I am a research associate at the department of Optometry and Vision Science at the University of Alabama, Birmingham. I have received my Ph.D. in microbial molecular biology from Catholic University of America, Washington DC, in 2010 under the mentorship of Dr. Venigalla Rao. My doctoral thesis involved the understanding of the mechanism of DNA packaging in the T4 bacteriophage virus. My thesis work has been published in a prestigious, international journal, the “JOURNAL OF VIROLOGY”. Because of importance and wide interest in this work that generated critical insights into the virus DNA packaging mechanism, my paper was selected as a most significant article of the issue and an image featured on the cover page of the journal. Over the last 6 years, I have been working in the field of lens biology focusing on the role of crystalline proteins in the pediatric and age-related cataract. We have generated alpha A crystalline transgenic and beta A3-crystalline knockout mouse models in our lab, that mimic the age-related and pediatric cataract respectively. We use these mouse models to study the molecular mechanism of crystalline mediated cataract development. Recently, I have also started working on the pediatric eye diseases called the persistent fetal vasculature (PFV), which occurs due to a failure of the fetal vasculature of the eye to undergo regression before birth. The beta A3-crystalline knockout mouse model that is available in our lab shows the features of PFV. I am using this model to determine the molecular pathways that are defective when the fetal vasculature persist. The information generated by this study will be important and useful in developing future therapeutics for PFV.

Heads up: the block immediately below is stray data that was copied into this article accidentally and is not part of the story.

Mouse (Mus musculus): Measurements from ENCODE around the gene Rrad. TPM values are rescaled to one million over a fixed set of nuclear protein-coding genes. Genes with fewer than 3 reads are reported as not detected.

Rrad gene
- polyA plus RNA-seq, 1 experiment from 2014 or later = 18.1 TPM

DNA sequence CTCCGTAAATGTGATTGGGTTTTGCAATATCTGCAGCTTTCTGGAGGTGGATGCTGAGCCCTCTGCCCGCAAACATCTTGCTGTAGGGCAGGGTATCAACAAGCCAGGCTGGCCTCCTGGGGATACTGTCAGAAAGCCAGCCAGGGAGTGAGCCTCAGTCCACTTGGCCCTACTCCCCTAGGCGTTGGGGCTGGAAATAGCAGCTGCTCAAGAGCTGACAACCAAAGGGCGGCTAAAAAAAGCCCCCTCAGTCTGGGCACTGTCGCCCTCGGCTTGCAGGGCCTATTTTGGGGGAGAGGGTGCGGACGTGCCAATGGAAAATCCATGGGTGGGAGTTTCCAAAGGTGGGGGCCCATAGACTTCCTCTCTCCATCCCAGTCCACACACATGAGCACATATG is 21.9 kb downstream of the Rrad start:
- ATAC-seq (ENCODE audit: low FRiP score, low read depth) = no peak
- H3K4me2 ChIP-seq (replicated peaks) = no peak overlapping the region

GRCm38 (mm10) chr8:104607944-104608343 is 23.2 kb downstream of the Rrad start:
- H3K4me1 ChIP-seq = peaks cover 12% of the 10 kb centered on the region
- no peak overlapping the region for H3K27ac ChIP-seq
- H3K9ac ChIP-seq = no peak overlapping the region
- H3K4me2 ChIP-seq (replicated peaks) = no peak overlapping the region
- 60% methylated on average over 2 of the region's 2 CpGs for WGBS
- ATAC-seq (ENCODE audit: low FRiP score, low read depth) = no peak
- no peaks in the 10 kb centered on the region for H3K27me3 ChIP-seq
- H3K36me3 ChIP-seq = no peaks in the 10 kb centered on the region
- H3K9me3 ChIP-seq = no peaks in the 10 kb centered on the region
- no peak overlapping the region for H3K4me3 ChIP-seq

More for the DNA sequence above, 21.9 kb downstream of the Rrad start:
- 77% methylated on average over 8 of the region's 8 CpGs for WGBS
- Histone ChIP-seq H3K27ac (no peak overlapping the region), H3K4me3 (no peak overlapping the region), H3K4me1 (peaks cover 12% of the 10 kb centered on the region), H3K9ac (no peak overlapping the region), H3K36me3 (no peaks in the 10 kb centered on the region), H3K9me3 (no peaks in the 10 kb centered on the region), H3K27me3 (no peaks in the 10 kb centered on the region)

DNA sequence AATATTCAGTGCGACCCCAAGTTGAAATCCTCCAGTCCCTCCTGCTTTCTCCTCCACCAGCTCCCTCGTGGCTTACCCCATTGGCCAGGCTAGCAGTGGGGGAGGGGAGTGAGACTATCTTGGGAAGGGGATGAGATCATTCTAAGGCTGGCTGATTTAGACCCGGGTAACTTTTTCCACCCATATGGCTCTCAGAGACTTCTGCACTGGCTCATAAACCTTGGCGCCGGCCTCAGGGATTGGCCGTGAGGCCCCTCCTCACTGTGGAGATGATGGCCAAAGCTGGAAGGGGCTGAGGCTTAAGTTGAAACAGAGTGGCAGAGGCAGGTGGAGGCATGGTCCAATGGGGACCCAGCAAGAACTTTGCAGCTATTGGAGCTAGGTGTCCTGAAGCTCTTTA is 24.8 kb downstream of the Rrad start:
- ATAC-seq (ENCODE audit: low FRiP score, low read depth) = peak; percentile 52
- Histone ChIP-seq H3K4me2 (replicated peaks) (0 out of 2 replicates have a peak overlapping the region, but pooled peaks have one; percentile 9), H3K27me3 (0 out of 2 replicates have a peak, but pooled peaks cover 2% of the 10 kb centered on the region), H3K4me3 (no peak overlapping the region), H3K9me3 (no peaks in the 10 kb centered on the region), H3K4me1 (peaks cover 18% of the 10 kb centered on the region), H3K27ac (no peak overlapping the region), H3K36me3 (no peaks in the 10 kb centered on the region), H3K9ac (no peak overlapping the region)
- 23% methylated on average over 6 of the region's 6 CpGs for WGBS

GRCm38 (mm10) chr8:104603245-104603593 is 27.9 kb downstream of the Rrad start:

My research interest include identification of critical molecular pathways that are affected in crystallin mediated pediatric cataract and peristent fetal vasculature of the eye.